Activating Indigenous Knowledge to Create Supportive Educational Environments by Rethinking Family, Community, and School Partnerships

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Hollie Anderson Kulago


In this article, the author describes ways that Indigenous knowledges can be activated through social justice philosophies and pedagogies that promote equitable and fair social-educational systems to support Indigenous students. Specifically, she argues that when considering family-community-school partnerships, family and community are one and the same when viewed through the conceptual framework of k’é and that for indigenous communities, education and community are inseparable. She establishes k’é as a Diné philosophy of community that dictates ways of knowing and being that are rooted in traditional teachings and ceremonies meant to ensure survival of the people. She describes a qualitative study that employed an indigenous methodology in which she asks Diné youth how they define community. The findings of the study imply that to support the Diné youth holistically, educators must promote equity and fairness within schools serving Indigenous communities by partaking in active and critical engagement that includes acquiring an understanding of the histories, contributing to the processes of healing relationships and activating Indigenous knowledges that focuses on philosophies of community.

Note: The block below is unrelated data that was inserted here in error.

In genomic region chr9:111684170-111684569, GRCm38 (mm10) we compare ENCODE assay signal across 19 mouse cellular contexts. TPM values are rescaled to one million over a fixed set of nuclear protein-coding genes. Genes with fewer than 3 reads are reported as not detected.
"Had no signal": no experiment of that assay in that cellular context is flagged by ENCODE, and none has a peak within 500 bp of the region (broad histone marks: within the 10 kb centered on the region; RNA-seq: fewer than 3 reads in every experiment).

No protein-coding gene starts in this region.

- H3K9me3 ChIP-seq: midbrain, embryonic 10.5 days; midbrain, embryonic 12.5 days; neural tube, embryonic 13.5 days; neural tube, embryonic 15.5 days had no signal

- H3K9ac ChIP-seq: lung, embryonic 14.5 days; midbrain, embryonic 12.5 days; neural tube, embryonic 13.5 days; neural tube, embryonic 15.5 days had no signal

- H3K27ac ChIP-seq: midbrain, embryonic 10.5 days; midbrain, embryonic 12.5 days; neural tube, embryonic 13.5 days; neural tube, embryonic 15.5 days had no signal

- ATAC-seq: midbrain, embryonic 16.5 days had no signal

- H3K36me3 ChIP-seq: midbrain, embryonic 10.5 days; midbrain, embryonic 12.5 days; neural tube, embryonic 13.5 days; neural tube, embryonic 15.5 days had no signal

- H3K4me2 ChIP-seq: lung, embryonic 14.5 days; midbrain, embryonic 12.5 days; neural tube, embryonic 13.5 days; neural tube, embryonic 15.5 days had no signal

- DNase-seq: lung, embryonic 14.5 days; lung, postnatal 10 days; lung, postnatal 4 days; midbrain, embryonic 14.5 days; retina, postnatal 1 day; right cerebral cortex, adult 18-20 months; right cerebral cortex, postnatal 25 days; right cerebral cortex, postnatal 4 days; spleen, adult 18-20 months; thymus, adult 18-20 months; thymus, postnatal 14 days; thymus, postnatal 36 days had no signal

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Author Biography

Hollie Anderson Kulago, Elmira College

Hollie A. Kulago is an Assistant Professor of Childhood Education at Elmira College in Elmira, NY. She is Diné and originally from Arizona.